Hemigrapsus oregonensis is an arthropod from the family Grapsidae. Grapsids are characterized by rectangular carapaces, or ‘shells’, eyes that are wide apart and a lack of rostrum. (Cowles) Commonly, grapsids are referred to as shore crabs. H. oregonensis are some of the most abundant crabs on the Pacific Coast of North America, ranging from Alaska to Mexico. (Cowles) They are found in intertidal zones and areas with fine sediment to sift sustenance from.
H. oregonesis are small, between 29mm and 35mm, females being smaller than males. They can be found in a variety of colors, most often shades of green and gray (Oliver) but also reds and whites. They are similar in look to Hemigrapsus nudus, but can be easily distinguished by the absence of setae or ‘hairs’ on any of the legs. H. nudus are also more commonly shades of purple or red and will have purple spots on the chelae, or grasping claws.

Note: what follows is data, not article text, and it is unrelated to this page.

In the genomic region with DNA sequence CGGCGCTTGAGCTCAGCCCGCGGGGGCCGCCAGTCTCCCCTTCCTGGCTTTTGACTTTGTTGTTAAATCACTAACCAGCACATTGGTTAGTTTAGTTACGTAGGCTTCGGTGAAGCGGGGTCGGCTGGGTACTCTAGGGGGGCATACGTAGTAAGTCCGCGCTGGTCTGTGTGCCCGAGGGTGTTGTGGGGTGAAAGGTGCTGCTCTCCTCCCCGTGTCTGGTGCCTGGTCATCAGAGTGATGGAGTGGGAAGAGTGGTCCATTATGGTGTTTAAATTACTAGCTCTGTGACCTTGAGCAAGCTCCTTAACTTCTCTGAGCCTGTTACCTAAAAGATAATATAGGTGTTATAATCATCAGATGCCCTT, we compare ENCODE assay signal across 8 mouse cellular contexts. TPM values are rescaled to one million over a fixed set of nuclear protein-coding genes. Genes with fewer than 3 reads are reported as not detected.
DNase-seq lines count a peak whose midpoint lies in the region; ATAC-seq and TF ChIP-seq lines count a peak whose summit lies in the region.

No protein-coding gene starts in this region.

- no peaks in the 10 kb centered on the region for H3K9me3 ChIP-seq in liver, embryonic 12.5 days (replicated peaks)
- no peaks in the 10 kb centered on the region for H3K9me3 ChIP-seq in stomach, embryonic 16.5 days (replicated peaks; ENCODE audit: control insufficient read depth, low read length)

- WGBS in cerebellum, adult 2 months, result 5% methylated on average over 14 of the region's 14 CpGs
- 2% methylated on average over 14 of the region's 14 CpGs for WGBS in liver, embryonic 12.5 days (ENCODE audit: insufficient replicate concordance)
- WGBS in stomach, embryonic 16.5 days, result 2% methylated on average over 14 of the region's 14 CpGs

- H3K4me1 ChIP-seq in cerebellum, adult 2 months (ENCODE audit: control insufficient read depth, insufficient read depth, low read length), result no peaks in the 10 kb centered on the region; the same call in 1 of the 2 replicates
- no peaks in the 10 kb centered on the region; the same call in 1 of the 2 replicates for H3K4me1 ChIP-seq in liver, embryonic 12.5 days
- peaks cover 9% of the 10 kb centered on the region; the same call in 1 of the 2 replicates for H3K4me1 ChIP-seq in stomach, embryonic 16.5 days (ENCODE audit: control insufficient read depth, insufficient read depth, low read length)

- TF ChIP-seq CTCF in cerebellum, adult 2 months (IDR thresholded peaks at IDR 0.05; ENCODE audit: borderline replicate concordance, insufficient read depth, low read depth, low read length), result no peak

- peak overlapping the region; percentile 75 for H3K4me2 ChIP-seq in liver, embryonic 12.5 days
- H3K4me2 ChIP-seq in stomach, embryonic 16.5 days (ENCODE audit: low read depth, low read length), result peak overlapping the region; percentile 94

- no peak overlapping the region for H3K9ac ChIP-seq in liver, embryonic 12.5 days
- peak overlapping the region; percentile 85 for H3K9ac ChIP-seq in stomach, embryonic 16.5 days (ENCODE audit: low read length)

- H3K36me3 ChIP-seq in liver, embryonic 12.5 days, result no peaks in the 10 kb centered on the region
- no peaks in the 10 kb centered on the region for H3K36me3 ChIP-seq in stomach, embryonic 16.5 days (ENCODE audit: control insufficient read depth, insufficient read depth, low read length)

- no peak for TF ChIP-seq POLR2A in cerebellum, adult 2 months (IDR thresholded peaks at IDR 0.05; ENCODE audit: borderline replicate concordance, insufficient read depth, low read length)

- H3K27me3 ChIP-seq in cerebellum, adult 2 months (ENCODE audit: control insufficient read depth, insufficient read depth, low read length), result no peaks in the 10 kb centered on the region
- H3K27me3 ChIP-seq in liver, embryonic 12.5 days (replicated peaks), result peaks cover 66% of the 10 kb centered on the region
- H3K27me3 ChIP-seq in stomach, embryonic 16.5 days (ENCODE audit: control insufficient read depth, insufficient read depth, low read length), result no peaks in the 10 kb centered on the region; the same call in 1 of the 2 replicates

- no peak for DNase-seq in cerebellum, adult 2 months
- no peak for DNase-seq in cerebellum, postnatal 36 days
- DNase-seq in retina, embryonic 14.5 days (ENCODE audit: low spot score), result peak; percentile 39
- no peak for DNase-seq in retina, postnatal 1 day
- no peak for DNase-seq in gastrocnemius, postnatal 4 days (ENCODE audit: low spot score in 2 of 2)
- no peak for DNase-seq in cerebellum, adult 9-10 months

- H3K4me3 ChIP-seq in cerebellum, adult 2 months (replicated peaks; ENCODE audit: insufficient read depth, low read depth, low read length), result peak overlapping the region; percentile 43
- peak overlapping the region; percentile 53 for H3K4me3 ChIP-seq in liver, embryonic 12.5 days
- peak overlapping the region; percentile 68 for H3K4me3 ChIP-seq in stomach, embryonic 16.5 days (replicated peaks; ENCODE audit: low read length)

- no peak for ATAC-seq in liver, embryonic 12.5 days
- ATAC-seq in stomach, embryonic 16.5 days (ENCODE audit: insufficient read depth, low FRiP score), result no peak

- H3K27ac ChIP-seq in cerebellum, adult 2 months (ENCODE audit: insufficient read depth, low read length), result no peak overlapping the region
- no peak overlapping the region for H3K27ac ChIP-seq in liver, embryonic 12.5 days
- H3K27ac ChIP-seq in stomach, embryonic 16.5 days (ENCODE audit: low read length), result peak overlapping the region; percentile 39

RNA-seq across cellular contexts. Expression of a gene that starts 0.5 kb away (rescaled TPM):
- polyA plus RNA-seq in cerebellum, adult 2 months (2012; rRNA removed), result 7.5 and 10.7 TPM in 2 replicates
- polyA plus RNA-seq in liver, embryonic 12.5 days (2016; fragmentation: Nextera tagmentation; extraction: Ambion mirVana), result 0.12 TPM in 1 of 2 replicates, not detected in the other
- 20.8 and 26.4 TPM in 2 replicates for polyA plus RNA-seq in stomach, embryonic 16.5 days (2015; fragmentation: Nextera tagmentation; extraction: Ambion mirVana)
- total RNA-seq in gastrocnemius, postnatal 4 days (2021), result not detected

Like many marine organisms that are large enough for us to see with our naked eye, H. oregonensis spends it’s larval stages in the water column as plankton. (Oliver) They go through several zoeal stages which cannot move under their own accord. The zoea can only be seen under a microscope and even then, barely resemble the organism they will develop into. As they mature, they become megalops, a juvenile form of what we would recognize as a crab. Megalops sinks out of the water column to the marine floor. Over time, megalops will molt into an adult, reproduce and start the cycle over again. To help visualize this cycle, please direct your attention to the following video.
H. oregonensis has a strong connection with humans, at least from a more philosophical or emotional stand point. Many children raised on the Pacific Coast have fond memories of turning over rocks and inspecting tidepools during low tides to look for this elusive species.For many, this is one of our first encounters with the seemingly alien life that lives in the sea. The experience is inspiring and memorable and can help cultivate an understanding and an interest in the natural world.
Cowles, Dave. “Hemigrapsus Oregonensis”. Inverts.wallawalla.edu. N.p., 2016. Web. 17 May 2016.
Oliver, Jennifer and Anja Shmelter. “Life History Of The Native Shore Crabs”. People.oregonstate.edu. Web. 17 May 2016.